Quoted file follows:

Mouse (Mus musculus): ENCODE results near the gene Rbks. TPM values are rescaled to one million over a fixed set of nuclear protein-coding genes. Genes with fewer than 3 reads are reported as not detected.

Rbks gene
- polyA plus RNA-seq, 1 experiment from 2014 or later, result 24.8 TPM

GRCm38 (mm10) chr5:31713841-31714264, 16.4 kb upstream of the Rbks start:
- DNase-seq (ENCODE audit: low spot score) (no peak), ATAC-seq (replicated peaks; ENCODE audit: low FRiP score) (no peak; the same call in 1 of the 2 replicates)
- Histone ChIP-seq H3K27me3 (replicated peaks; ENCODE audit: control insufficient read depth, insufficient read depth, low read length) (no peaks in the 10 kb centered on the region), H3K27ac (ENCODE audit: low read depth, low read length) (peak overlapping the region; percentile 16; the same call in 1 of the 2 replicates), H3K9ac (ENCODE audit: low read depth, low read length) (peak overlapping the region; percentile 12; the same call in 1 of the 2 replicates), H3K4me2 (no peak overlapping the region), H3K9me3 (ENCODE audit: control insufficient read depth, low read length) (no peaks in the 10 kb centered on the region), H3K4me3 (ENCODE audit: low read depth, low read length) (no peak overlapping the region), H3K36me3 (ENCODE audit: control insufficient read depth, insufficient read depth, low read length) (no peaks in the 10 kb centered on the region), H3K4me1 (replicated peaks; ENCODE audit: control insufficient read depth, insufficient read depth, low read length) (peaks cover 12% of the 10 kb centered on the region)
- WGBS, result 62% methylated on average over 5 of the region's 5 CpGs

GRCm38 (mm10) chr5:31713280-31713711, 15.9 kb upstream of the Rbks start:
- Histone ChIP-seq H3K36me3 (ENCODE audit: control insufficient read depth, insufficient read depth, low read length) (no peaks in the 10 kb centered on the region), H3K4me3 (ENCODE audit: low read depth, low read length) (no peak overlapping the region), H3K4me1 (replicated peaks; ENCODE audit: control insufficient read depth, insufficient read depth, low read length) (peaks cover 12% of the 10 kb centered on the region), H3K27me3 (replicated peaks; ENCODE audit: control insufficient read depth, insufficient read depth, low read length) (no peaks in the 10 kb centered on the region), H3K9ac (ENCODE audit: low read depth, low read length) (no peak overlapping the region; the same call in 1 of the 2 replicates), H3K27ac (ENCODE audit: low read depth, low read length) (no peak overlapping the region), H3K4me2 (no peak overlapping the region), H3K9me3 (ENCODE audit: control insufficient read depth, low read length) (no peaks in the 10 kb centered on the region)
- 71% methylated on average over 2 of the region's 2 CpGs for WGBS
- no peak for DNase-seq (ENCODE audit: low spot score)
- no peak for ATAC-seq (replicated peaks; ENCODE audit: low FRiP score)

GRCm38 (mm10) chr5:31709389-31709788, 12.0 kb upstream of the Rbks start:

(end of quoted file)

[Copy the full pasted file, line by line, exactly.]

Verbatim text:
Mouse (Mus musculus): ENCODE results near the gene Rbks. TPM values are rescaled to one million over a fixed set of nuclear protein-coding genes. Genes with fewer than 3 reads are reported as not detected.

Rbks gene
- polyA plus RNA-seq, 1 experiment from 2014 or later, result 24.8 TPM

GRCm38 (mm10) chr5:31713841-31714264, 16.4 kb upstream of the Rbks start:
- DNase-seq (ENCODE audit: low spot score) (no peak), ATAC-seq (replicated peaks; ENCODE audit: low FRiP score) (no peak; the same call in 1 of the 2 replicates)
- Histone ChIP-seq H3K27me3 (replicated peaks; ENCODE audit: control insufficient read depth, insufficient read depth, low read length) (no peaks in the 10 kb centered on the region), H3K27ac (ENCODE audit: low read depth, low read length) (peak overlapping the region; percentile 16; the same call in 1 of the 2 replicates), H3K9ac (ENCODE audit: low read depth, low read length) (peak overlapping the region; percentile 12; the same call in 1 of the 2 replicates), H3K4me2 (no peak overlapping the region), H3K9me3 (ENCODE audit: control insufficient read depth, low read length) (no peaks in the 10 kb centered on the region), H3K4me3 (ENCODE audit: low read depth, low read length) (no peak overlapping the region), H3K36me3 (ENCODE audit: control insufficient read depth, insufficient read depth, low read length) (no peaks in the 10 kb centered on the region), H3K4me1 (replicated peaks; ENCODE audit: control insufficient read depth, insufficient read depth, low read length) (peaks cover 12% of the 10 kb centered on the region)
- WGBS, result 62% methylated on average over 5 of the region's 5 CpGs

GRCm38 (mm10) chr5:31713280-31713711, 15.9 kb upstream of the Rbks start:
- Histone ChIP-seq H3K36me3 (ENCODE audit: control insufficient read depth, insufficient read depth, low read length) (no peaks in the 10 kb centered on the region), H3K4me3 (ENCODE audit: low read depth, low read length) (no peak overlapping the region), H3K4me1 (replicated peaks; ENCODE audit: control insufficient read depth, insufficient read depth, low read length) (peaks cover 12% of the 10 kb centered on the region), H3K27me3 (replicated peaks; ENCODE audit: control insufficient read depth, insufficient read depth, low read length) (no peaks in the 10 kb centered on the region), H3K9ac (ENCODE audit: low read depth, low read length) (no peak overlapping the region; the same call in 1 of the 2 replicates), H3K27ac (ENCODE audit: low read depth, low read length) (no peak overlapping the region), H3K4me2 (no peak overlapping the region), H3K9me3 (ENCODE audit: control insufficient read depth, low read length) (no peaks in the 10 kb centered on the region)
- 71% methylated on average over 2 of the region's 2 CpGs for WGBS
- no peak for DNase-seq (ENCODE audit: low spot score)
- no peak for ATAC-seq (replicated peaks; ENCODE audit: low FRiP score)

GRCm38 (mm10) chr5:31709389-31709788, 12.0 kb upstream of the Rbks start: